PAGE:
Geordi's Engineers will gather for a 7:00 a.m. breakfast meeting during the convention, day and restaurant to be announced on Miss Rovig's hotel voicemail in Galt House East (please do not call past 10:00 p.m.). In addition to an interest in science fiction, we are intensely interested in the depiction of blind people in today's media, whether in books, magazines, cartoons, advertisements, movies, toys, blogs, or whatever else the public observes, such as the series about a blind detective, Blind Justice (debuted March 8, 2005), and the accident-prone three blind mice in the Shrek movies. All interested Federationists are welcome to debate merits and demerits over breakfast.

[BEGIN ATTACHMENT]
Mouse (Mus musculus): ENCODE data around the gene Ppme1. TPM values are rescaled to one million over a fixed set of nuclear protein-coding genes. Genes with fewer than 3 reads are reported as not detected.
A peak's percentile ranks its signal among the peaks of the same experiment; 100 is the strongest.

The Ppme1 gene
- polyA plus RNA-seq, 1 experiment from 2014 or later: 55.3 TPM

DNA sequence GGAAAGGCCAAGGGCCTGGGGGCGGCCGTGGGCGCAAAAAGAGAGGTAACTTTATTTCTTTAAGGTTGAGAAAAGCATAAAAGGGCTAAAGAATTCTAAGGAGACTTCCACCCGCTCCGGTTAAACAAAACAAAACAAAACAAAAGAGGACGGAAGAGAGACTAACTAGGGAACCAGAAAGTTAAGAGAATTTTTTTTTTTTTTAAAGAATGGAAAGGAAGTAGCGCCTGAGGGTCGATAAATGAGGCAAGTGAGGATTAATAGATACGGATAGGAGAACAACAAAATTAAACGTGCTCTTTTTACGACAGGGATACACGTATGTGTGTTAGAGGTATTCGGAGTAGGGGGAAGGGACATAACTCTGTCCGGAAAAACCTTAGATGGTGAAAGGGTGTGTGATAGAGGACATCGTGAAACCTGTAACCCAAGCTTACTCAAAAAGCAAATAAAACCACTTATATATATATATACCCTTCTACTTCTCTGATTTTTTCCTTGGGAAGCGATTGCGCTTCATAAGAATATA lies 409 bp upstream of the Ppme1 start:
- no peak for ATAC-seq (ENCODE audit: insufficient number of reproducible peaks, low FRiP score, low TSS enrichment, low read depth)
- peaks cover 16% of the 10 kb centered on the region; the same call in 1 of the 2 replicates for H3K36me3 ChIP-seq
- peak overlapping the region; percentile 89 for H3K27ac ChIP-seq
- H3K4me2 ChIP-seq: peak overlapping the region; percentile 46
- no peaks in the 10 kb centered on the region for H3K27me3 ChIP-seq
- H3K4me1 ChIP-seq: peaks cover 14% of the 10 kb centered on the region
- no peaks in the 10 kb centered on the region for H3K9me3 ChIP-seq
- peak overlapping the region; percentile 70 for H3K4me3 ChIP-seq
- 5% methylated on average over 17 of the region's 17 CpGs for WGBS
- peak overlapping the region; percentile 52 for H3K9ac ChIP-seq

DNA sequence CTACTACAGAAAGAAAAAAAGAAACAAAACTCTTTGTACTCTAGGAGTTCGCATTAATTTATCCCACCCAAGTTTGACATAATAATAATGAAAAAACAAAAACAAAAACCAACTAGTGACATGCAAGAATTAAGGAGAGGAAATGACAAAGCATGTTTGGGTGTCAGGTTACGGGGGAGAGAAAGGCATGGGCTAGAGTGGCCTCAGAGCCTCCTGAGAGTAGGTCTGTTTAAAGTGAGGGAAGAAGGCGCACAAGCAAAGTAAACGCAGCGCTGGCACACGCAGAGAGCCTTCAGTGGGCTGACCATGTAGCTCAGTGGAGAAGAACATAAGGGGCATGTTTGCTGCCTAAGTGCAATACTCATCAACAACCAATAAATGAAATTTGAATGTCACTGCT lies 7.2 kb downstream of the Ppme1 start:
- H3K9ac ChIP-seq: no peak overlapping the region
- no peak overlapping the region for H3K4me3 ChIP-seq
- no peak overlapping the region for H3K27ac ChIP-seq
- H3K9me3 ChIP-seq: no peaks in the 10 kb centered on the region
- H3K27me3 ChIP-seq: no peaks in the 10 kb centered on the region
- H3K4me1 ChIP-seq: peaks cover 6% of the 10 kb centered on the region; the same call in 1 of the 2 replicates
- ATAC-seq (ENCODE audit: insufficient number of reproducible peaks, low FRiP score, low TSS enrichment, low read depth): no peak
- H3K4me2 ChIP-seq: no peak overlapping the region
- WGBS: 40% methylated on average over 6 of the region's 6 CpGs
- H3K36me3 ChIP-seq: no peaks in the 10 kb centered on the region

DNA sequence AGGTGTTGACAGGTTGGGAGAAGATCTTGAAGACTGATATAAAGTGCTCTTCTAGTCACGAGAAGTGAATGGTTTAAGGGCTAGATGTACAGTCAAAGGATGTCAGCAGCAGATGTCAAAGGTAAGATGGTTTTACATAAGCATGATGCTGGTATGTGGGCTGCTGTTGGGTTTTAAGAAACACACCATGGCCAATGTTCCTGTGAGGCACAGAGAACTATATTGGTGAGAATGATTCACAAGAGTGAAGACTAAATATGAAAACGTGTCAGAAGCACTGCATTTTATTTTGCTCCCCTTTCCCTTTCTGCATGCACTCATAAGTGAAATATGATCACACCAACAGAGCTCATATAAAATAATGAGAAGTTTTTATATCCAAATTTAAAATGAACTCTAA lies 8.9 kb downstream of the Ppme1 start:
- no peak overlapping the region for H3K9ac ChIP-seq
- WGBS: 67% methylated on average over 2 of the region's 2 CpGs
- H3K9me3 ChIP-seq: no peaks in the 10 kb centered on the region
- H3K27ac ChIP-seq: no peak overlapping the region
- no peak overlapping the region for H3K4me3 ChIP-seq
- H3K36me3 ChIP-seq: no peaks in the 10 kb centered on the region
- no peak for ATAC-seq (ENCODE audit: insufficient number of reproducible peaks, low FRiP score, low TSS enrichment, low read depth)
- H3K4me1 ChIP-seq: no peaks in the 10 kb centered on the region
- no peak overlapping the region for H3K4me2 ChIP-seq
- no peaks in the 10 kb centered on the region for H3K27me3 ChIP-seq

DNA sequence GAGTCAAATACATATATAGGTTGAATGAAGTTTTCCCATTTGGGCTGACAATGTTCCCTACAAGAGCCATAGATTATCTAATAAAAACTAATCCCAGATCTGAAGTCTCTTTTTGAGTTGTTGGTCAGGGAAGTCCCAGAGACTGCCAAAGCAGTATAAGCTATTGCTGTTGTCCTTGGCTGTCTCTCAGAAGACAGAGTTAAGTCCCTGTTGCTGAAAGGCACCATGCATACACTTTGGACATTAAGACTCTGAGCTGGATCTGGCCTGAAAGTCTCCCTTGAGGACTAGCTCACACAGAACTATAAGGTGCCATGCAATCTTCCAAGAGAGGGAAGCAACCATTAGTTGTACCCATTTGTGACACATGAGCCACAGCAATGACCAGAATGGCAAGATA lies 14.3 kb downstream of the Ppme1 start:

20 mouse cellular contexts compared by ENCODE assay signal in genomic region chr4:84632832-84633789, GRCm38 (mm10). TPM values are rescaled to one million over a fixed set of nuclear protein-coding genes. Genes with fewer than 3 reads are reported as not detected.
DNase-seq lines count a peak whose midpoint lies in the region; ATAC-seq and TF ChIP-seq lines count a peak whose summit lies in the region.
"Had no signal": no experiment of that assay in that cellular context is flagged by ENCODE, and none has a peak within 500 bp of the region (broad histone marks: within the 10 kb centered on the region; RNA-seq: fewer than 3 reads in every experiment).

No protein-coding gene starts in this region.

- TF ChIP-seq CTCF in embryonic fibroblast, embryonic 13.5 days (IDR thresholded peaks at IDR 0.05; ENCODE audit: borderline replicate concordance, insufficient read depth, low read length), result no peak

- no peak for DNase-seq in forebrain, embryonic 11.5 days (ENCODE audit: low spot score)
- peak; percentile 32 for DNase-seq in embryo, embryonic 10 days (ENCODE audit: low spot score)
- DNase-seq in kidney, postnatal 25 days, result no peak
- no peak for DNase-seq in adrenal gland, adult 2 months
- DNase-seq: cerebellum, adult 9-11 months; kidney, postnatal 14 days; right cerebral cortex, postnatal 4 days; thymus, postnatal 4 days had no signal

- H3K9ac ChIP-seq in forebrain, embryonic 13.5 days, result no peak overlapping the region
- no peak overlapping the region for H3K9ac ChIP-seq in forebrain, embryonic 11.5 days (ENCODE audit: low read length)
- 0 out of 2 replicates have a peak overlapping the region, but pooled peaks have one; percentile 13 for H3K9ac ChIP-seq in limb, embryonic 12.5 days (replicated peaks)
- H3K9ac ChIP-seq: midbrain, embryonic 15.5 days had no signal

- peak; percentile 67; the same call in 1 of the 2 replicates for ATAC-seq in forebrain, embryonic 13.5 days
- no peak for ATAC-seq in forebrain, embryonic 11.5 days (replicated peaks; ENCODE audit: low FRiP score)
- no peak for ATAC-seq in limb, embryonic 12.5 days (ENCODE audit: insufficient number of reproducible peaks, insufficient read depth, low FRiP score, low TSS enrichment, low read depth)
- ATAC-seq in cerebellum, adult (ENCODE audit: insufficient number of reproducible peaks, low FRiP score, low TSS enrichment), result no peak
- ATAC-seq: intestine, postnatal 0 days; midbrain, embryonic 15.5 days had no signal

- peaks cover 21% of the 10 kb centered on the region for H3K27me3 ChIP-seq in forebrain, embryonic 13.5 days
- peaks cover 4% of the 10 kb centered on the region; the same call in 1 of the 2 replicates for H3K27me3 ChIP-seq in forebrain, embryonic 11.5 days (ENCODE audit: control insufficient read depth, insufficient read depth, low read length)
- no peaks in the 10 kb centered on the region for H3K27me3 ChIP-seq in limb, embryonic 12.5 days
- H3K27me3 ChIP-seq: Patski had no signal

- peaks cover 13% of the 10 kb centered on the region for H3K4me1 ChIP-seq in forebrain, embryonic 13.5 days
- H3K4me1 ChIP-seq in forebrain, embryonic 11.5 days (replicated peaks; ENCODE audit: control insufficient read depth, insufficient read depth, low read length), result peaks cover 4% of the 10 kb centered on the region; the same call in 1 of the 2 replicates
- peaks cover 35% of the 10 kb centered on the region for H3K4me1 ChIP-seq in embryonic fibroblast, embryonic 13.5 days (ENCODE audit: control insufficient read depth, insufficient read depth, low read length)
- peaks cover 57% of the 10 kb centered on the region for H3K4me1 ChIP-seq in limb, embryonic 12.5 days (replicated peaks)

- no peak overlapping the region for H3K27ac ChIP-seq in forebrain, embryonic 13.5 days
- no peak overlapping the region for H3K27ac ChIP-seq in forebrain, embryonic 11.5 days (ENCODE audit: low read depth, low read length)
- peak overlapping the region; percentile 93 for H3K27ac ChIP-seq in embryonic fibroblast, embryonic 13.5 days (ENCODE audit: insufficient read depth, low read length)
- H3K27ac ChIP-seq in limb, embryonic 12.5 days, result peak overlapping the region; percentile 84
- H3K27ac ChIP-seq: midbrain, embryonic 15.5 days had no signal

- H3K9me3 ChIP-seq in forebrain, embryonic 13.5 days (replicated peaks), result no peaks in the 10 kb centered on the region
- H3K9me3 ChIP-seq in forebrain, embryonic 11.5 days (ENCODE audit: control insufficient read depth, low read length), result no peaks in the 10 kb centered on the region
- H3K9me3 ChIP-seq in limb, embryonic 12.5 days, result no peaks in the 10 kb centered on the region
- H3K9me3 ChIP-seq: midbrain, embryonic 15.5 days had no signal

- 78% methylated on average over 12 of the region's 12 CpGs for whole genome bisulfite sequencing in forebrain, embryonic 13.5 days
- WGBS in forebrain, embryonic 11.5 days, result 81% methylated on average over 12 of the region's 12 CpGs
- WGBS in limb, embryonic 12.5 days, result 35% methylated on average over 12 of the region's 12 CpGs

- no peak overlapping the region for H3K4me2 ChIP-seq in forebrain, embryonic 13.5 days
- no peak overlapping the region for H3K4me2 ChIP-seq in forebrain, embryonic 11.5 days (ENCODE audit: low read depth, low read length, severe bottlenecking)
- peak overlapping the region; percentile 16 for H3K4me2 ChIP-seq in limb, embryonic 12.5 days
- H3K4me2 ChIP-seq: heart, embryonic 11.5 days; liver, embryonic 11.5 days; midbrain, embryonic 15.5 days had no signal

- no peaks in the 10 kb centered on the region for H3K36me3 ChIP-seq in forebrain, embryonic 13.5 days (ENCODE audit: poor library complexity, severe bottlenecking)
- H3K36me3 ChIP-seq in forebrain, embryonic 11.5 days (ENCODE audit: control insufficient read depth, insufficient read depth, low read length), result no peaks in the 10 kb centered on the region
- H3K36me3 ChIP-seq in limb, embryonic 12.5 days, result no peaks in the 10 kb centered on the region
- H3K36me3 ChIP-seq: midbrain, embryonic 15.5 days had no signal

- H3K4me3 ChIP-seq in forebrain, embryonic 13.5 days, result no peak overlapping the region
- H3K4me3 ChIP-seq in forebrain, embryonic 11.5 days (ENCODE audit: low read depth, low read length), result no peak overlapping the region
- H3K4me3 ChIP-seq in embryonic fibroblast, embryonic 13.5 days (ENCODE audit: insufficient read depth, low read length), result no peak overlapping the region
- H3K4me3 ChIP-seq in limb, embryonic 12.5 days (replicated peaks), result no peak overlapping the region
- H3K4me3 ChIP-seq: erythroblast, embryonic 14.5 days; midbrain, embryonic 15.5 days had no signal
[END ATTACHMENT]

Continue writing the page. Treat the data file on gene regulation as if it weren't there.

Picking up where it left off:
In accord with long standing tradition, the first meeting of the 2005 convention will be the emergency preparedness seminar conducted by the NFB Ham Radio Group. The seminar will be held at 7:30 a.m. on Saturday, July 2. We will discuss frequencies to be used during the convention, especially those to be used in event of an emergency call out during convention. We will also discuss the architectural features of the convention hotels and other information that NFB hams need to know if an emergency response is necessary.
Any Louisville hams willing to do a little frequency scouting before the
convention are asked to contact Curtis Willoughby, KA0VBA, (303) 424-7373, <email@example.com>. The annual business meeting of the NFB Ham Radio Group will be held at noon on Thursday, July 7. Hope to see you there.